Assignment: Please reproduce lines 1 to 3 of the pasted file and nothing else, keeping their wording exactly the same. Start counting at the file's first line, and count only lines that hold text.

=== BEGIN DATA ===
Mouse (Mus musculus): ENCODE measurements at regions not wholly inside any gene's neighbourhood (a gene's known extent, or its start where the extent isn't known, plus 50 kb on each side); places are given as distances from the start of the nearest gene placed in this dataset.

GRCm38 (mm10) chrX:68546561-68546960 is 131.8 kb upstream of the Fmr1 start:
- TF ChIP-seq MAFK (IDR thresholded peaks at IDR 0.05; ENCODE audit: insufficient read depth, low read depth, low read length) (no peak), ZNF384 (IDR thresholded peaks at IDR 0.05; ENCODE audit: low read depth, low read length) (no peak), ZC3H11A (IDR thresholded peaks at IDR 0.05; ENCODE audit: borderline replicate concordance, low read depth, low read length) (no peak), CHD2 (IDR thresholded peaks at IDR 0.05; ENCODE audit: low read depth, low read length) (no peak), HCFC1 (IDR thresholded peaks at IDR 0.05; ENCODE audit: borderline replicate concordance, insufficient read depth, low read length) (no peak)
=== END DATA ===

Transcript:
Mouse (Mus musculus): ENCODE measurements at regions not wholly inside any gene's neighbourhood (a gene's known extent, or its start where the extent isn't known, plus 50 kb on each side); places are given as distances from the start of the nearest gene placed in this dataset.

GRCm38 (mm10) chrX:68546561-68546960 is 131.8 kb upstream of the Fmr1 start:
- TF ChIP-seq MAFK (IDR thresholded peaks at IDR 0.05; ENCODE audit: insufficient read depth, low read depth, low read length) (no peak), ZNF384 (IDR thresholded peaks at IDR 0.05; ENCODE audit: low read depth, low read length) (no peak), ZC3H11A (IDR thresholded peaks at IDR 0.05; ENCODE audit: borderline replicate concordance, low read depth, low read length) (no peak), CHD2 (IDR thresholded peaks at IDR 0.05; ENCODE audit: low read depth, low read length) (no peak), HCFC1 (IDR thresholded peaks at IDR 0.05; ENCODE audit: borderline replicate concordance, insufficient read depth, low read length) (no peak)